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Date > 1700 > 1710-1719 > 1713

Subject > Politics and Society > War Art, Literature and Music

To the Sound of the Drummer's Beat

Type: Document

Fortified towns like Quebec, Montreal, Trois-Rivières and Louisbourg were all governed by military staffs. The lives of French soldiers and Canadian civilians alike were regulated by the different drum beatings of the garrison, from La Diane at dawn to La Retraite at sunset.

Site: National Defence

Soldier, Compagnies franches de la Marine, 1701-1713

Type: Image

This man belongs to the garrison of one of France's maritime colonies in North America. The Compagnies franches de la Marine of Acadia and Plaisance wore this uniform between 1701 and 1713. Reconstruction by Michel Pétard. (Parks Canada)

Site: National Defence

Militiamen raising the May pole in front of their captain’s house

Type: Image

The tradition of raising the May pole in front of the Militia captain's house, which began in the era of New France, went on in French Canada until the middle of the 19th century.

Site: National Defence

Fort Chambly

Type: Image

The third fort on this site, construction began on Fort Chambly in 1709. It was made of stone and looked rather like a castle. This made it different from the low-lying, bastioned fortresses of Europe. The fort was built to be impressive and all but impregnable to Indian enemies and raiding American colonials. The fort wall facing the Richelieu River was pierced for artillery. During the War of 1812, Fort Chambly was the HQ for British and Canadian troops guarding the area south of Montreal against an advance by American armies. The complex fell into ruins during the 19th century. Its walls were stabilized in 1885 when it was made a Canadian government historic park. Recognized as a unique surviving example of military architecture, Fort Chambly was given a major restoration in the 1980s by Parks Canada. This returned the fort to its appearance of the mid-18th century.

Site: National Defence

Canadian militiamen, first half of the 18th century

Type: Image

These men show the sort of clothing that Canadian militiamen would have worn on service during the first half of the 18th century. At centre is a Militia captain, identified by the sword he carries and the gilt gorget he wears around his neck. This officer is also equipped to fight, with a powder horn and musket. The other three figures are common soldiers, armed with muskets and wearing the style of coat known as a capot. Reconstruction by Francis Back. (Parks Canada)

Site: National Defence

Sergeant, Compagnies franches de la Marine de l'Acadie et de Plaisance, 1701-1713

Type: Image

At this time, the Compagnies franches de la Marine de l'Acadie et de Plaisance wore slightly different uniforms from the Compagnies franches de la Marine du Canada. This sergeant wears the red cuffs and stockings particular to his rank, and a blue coat and waistcoat instead of the grey-white coat and blue waistcoat worn by the common soldiers. Another distinction is the silver lace on a sergeant's hat. Finally, this man carries a halbard, the distinctive weapon of sergeants in European armies. Reconstruction by Francis Back. (Parks Canada)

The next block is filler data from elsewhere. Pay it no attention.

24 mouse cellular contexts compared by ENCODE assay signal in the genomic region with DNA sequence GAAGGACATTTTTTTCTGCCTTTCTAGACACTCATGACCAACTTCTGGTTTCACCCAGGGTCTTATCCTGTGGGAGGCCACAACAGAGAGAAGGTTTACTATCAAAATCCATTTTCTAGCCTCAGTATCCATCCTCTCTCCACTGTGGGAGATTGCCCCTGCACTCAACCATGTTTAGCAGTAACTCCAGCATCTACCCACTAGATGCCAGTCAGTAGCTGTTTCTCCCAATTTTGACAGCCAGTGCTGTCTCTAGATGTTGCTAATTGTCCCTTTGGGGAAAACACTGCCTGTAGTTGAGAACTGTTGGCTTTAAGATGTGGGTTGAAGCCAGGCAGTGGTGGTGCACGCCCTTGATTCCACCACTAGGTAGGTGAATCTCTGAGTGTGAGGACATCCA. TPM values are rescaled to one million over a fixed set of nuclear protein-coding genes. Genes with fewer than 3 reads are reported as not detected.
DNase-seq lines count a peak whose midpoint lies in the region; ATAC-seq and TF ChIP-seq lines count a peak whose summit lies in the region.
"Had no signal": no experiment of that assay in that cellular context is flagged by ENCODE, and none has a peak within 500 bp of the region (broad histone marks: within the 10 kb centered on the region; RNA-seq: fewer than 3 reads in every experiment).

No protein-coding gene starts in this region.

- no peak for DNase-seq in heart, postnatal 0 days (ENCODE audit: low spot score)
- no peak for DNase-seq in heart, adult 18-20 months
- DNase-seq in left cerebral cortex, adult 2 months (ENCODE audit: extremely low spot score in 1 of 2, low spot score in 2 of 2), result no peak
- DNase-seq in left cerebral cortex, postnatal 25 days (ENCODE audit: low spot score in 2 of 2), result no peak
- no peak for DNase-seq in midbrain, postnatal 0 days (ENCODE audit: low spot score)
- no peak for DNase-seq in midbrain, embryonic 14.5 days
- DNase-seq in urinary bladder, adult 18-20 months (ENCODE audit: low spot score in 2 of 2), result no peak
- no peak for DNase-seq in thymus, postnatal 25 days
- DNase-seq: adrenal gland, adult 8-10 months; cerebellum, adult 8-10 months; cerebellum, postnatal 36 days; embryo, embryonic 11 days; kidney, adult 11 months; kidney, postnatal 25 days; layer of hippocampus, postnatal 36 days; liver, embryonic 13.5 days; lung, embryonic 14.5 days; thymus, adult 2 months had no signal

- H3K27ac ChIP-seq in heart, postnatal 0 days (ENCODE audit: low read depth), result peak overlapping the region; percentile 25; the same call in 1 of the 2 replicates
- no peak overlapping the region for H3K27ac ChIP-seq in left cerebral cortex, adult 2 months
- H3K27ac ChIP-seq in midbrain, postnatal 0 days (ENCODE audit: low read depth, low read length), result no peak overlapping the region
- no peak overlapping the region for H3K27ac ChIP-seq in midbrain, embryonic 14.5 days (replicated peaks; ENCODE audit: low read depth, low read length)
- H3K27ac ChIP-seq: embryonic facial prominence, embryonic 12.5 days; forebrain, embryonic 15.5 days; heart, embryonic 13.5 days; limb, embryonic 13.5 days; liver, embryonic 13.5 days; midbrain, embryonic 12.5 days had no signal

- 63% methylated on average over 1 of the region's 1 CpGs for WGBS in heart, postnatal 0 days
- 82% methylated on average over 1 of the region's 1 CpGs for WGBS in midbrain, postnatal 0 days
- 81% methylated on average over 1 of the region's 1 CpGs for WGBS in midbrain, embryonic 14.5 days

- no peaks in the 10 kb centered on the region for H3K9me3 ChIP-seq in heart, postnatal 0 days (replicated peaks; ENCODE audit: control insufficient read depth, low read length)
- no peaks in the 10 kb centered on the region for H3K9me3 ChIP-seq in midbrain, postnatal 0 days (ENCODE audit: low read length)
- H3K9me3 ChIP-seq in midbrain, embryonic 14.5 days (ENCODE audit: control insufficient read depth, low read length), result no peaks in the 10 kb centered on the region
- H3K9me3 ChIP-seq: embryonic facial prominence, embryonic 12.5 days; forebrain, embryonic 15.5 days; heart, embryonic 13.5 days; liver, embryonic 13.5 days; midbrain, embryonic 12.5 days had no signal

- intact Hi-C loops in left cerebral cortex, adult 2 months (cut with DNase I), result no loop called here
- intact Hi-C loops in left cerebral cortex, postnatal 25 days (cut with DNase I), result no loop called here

Site: National Defence

Captain Jean-Baptiste Hertel de Rouville

Type: Image

Canadian soldier Jean-Baptiste Hertel de Rouville (1668-1722) was the son of a famous father - Canadian tactician Joseph-François Hertel de La Fresnière (1642-1722). Hertel de Rouville led a number of spectacular raids against the British colonies during the war of the Spanish Succession (1701-1713). His most infamous exploit was the raid and massacre that destroyed Deerfield, Massachusetts in 1704. In later life, he was involved in developing the French colony on Île Royale (Cape Breton Island). It is believed that the portrait upon which this print is based was painted before Hertel de Rouville left Quebec in 1713. It was altered to include the white cross of the Order of Saint Louis some time after he was made a chevalier in the order in December 1721.

Site: National Defence

'Cat of nine tails' whip

Type: Image

The ‘cat of nine tails’ was a whip used to flog soldiers. This one was used in the British 83rd Regiment of Foot. The length of the wooden stick was 43cm (1' 5"), its tails 53cm (1' 9"), and it weighed 141,75 g. (5 ounces). (Library of the Canadian Department of National Defence)

Site: National Defence

Amerindian warriors, first half of the 18th century

Type: Image

These Amerindian warriors show some of the variations of appearance to be seen in the first half of the 18th century. Despite their adoption of many European weapons and articles of clothing, the first nations preserved a resolutely Amerindian look by integrating all this with their tattoos and body paint. The central figure is a chief. Reconstruction by David Rickman. (Canadian Department of National Defence)

Site: National Defence

Sergeant, Compagnies franches de la Marine du Canada, 1701-1716

Type: Image

This man wears a grey-white uniform with a red lining and red stockings (particular at this time to sergeants within the Compagnies franches de la Marine). The silver lace on his cuffs is also a distinguishing mark of a sergeant. He carries a halbard, the distinctive weapon of sergeants in European armies. Reconstruction by Michel Pétard. (Parks Canada)

Site: National Defence